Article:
Mourning Light

Few topics today generate ill feelings like the dispute between Israel and the Palestinians. With Theater for the New City's sometimes too ethereal remounting of Misha Shulman's Desert Sunrise, a proposal is made for a peaceful Holy Land in a play that uses grand spectacle and expressionistic techniques to communicate its ideas. But these tactics, though mesmerizing, come perilously close to swallowing up the story and its characters. In the southern deserts of Hebron, a cave-dwelling Palestinian gives temporary refuge to a lost Israeli. The men overcome their initial animosity by relating over the common elements in their lives: parents, work, music, and women. Especially women. Ismail's beloved is on her way to the campsite, and Tsahi's adulterous girlfriend has recently left him. When Ismail tells Tsahi he is planning to propose to Layla when she arrives, the men undertake an impromptu dance lesson. They are dancing when Layla shows up, and she is mortified to see her Palestinian lover dancing with an Israeli.

Layla proves to be less hospitable to Tsahi, but eventually they too connect over the mutual losses they have suffered in the conflict between their peoples. Soon, however, gunshots in the distance warn us that Israeli soldiers may have followed Layla to Ismail's encampment.

The three principals carry the weight of the play's subject matter well and don't shy away from the black comedy that it sometimes calls for. At one point, the two men enter into a morbid discussion of whose blood is the "cheapest" to Americans: Palestinian or Israeli. They eventually agree that Iraqi blood is the cheapest.

Haythem Noor's Ismail is a stalwart character of calm and gentleness; you believe he is a guy who hangs out with sheep all day. Jared Miller's Tsahi is equally melancholy and jubilant. Boisterous and quick to become emotional, Miller takes great care in recounting the tragic story of his character's life without flattening it into one note of sadness. And Alice Borman's Layla is a complex and masterful creation, both seductive and dangerous.

As playwright and director, Shulman is to be commended for bringing back this work after a successful run at Theater for the New City in 2005. A former Israeli communications unit commander, he presents a view of the conflict that is well grounded and unbiased. Neither side is glorified or demonized, and the characters are able to make choices as human beings rather than stereotypes.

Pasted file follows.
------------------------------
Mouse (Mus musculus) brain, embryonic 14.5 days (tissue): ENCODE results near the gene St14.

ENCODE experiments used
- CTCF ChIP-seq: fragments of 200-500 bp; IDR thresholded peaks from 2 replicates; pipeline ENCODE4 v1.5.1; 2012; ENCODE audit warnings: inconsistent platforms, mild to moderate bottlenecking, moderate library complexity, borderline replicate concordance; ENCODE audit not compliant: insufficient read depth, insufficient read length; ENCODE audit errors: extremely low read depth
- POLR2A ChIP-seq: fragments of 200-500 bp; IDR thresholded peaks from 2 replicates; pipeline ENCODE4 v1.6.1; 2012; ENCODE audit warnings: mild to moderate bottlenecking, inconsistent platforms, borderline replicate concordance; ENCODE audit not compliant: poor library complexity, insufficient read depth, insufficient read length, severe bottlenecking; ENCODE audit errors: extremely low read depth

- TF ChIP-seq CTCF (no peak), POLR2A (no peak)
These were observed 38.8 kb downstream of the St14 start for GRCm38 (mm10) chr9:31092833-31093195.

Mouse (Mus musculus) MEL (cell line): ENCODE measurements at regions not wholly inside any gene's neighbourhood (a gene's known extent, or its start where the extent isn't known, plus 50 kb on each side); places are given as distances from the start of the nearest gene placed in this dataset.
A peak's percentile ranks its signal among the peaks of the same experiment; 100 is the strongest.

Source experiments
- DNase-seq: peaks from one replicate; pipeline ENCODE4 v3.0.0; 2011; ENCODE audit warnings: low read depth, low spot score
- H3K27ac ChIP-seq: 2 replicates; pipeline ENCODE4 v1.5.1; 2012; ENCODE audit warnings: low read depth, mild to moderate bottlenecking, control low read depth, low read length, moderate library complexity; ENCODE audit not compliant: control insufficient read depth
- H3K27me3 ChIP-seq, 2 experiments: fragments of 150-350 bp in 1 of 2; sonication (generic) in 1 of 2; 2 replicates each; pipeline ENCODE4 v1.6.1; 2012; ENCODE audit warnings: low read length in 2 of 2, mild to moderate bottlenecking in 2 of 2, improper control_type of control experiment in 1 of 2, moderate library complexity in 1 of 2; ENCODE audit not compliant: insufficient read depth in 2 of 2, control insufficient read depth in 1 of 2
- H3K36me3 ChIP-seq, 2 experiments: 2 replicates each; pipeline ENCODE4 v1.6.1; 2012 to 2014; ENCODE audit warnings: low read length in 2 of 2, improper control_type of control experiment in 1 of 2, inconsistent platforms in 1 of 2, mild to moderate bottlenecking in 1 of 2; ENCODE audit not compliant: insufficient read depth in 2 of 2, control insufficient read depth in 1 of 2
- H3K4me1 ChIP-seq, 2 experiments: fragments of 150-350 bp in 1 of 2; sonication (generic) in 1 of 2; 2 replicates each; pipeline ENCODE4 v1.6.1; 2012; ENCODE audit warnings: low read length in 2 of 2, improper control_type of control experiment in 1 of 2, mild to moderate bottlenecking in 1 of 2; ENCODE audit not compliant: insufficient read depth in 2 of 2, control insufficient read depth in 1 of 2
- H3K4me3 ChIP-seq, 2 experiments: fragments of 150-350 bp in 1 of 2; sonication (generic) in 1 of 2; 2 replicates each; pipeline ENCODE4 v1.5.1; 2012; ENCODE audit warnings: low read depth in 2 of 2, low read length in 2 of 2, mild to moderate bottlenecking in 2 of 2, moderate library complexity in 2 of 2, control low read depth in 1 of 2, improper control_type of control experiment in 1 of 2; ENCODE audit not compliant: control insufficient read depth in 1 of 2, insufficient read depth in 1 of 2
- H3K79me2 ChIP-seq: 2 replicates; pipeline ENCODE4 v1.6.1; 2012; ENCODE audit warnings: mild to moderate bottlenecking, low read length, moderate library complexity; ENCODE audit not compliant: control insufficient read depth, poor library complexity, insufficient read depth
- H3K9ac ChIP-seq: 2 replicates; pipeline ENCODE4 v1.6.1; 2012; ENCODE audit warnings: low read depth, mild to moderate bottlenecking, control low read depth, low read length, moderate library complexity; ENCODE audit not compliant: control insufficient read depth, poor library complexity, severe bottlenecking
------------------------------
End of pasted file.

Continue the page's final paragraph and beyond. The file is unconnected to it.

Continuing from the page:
Shulman urges audiences to look beyond the current situation to a better world, which is represented as a spiritual realm that we see in silhouette across a rear scrim. On its own, this shadow ballet serves as a bountiful representation of the Middle Eastern world, with animals and allegories that relate to the modern predicament. However, these spirited renderings threaten to overwhelm the story line and sometimes detract from the characters' interactions.

Dalia Carella's choreography consists of one- or two-person veil dances. Combining Arabic dance with Indonesian shadow technique and shadow puppetry, she presents many dazzling images on the scrim. Particularly striking are two birds of prey fighting over a small mammal, an obvious metaphor for the conflict over Jerusalem. These dances exist well within the barren elements of Celia Owen's set design. Covering the stage floor with sand suggests miles of empty land, and it is believable that Tsahi could become lost in this setting.

Along with his soulful score, musician Yoel Ben-Simhon "narrates" the play with interjected odes, originally intended for a chorus, that Shulman adapted from Aeschylus's Agamemnon. Unfortunately, this classical text doesn't always mirror the modern scenario as it should, and it remains unclear if these lyrical words are supposed to be the "inner voices" of the characters or some all-seeing god or both. The ambiguity only serves to confuse the audience.

Itai Erdal's lighting design, like the script, sometimes opts for otherworldly impressionism instead of naturalistic lighting; the only difference between day and night is an unfocused gobo of stars and a projection of the moon. It also feels like a missed opportunity that there isn't a representation of a sunrise in Sunrise.

The most regrettable of the piece's few missteps is at the end, where Layla meanders into the elevated language that is usually reserved for Ben-Simhon's narrator. It is hard to tell if she is praying or speaking to the audience, because the other characters seem to be able to hear her. This divergence in style leads to the play's emotional climax, where a chilling revelation is presented too hastily and is subsequently lost in the language of the ode.

Beyond these uneven points of style and design, however, it is difficult to criticize a work that seeks to educate theatergoers about things like Ta'ayush, the grassroots Israeli-Palestinian peace group Shulman belongs to. At best, this production is daring and provocative, even darkly humorous, in its exploration of a tragic and bloody dispute over territory. Shulman, Theater for the New City, and Ta'ayush demand education and humanity. The question remains whether their ideas will prove more significant than bullets. Desert Sunrise doesn't offer any easy answers.

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